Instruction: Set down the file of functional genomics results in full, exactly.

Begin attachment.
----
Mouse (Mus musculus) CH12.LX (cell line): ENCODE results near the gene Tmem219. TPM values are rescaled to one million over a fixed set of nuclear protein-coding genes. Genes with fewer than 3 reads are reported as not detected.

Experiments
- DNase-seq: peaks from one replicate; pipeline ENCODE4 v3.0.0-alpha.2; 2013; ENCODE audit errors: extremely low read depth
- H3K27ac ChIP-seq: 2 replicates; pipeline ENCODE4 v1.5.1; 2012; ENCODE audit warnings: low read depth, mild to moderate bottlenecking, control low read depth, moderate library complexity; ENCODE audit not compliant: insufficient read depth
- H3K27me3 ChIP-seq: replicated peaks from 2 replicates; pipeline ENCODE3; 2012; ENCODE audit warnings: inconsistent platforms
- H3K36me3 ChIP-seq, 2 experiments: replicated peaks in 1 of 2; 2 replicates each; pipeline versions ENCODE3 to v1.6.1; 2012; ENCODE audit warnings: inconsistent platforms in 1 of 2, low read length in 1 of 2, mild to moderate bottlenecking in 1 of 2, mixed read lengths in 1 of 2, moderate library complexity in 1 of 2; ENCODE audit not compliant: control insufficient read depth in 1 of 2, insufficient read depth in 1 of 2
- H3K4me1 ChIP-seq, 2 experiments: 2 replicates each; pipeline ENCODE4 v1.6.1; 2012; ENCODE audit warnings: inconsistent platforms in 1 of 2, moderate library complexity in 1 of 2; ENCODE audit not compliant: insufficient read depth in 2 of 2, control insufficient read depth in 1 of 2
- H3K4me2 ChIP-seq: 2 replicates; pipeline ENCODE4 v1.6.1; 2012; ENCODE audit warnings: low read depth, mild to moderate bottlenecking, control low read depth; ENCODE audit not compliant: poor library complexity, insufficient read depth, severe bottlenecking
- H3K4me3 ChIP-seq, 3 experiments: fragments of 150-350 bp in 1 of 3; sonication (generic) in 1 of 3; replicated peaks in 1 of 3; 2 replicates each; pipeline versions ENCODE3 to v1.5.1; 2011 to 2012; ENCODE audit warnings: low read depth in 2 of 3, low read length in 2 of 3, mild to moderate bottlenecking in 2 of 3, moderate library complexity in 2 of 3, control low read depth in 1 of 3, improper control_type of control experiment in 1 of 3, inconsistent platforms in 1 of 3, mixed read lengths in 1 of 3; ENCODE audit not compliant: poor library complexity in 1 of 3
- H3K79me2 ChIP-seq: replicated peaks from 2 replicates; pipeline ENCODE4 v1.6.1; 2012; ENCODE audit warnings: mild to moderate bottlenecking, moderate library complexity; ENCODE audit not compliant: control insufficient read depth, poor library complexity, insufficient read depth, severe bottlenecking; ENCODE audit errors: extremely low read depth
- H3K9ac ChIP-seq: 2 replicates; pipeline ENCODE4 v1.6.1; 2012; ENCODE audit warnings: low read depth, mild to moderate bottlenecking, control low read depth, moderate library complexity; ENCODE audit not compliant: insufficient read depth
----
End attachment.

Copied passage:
Mouse (Mus musculus) CH12.LX (cell line): ENCODE results near the gene Tmem219. TPM values are rescaled to one million over a fixed set of nuclear protein-coding genes. Genes with fewer than 3 reads are reported as not detected.

Experiments
- DNase-seq: peaks from one replicate; pipeline ENCODE4 v3.0.0-alpha.2; 2013; ENCODE audit errors: extremely low read depth
- H3K27ac ChIP-seq: 2 replicates; pipeline ENCODE4 v1.5.1; 2012; ENCODE audit warnings: low read depth, mild to moderate bottlenecking, control low read depth, moderate library complexity; ENCODE audit not compliant: insufficient read depth
- H3K27me3 ChIP-seq: replicated peaks from 2 replicates; pipeline ENCODE3; 2012; ENCODE audit warnings: inconsistent platforms
- H3K36me3 ChIP-seq, 2 experiments: replicated peaks in 1 of 2; 2 replicates each; pipeline versions ENCODE3 to v1.6.1; 2012; ENCODE audit warnings: inconsistent platforms in 1 of 2, low read length in 1 of 2, mild to moderate bottlenecking in 1 of 2, mixed read lengths in 1 of 2, moderate library complexity in 1 of 2; ENCODE audit not compliant: control insufficient read depth in 1 of 2, insufficient read depth in 1 of 2
- H3K4me1 ChIP-seq, 2 experiments: 2 replicates each; pipeline ENCODE4 v1.6.1; 2012; ENCODE audit warnings: inconsistent platforms in 1 of 2, moderate library complexity in 1 of 2; ENCODE audit not compliant: insufficient read depth in 2 of 2, control insufficient read depth in 1 of 2
- H3K4me2 ChIP-seq: 2 replicates; pipeline ENCODE4 v1.6.1; 2012; ENCODE audit warnings: low read depth, mild to moderate bottlenecking, control low read depth; ENCODE audit not compliant: poor library complexity, insufficient read depth, severe bottlenecking
- H3K4me3 ChIP-seq, 3 experiments: fragments of 150-350 bp in 1 of 3; sonication (generic) in 1 of 3; replicated peaks in 1 of 3; 2 replicates each; pipeline versions ENCODE3 to v1.5.1; 2011 to 2012; ENCODE audit warnings: low read depth in 2 of 3, low read length in 2 of 3, mild to moderate bottlenecking in 2 of 3, moderate library complexity in 2 of 3, control low read depth in 1 of 3, improper control_type of control experiment in 1 of 3, inconsistent platforms in 1 of 3, mixed read lengths in 1 of 3; ENCODE audit not compliant: poor library complexity in 1 of 3
- H3K79me2 ChIP-seq: replicated peaks from 2 replicates; pipeline ENCODE4 v1.6.1; 2012; ENCODE audit warnings: mild to moderate bottlenecking, moderate library complexity; ENCODE audit not compliant: control insufficient read depth, poor library complexity, insufficient read depth, severe bottlenecking; ENCODE audit errors: extremely low read depth
- H3K9ac ChIP-seq: 2 replicates; pipeline ENCODE4 v1.6.1; 2012; ENCODE audit warnings: low read depth, mild to moderate bottlenecking, control low read depth, moderate library complexity; ENCODE audit not compliant: insufficient read depth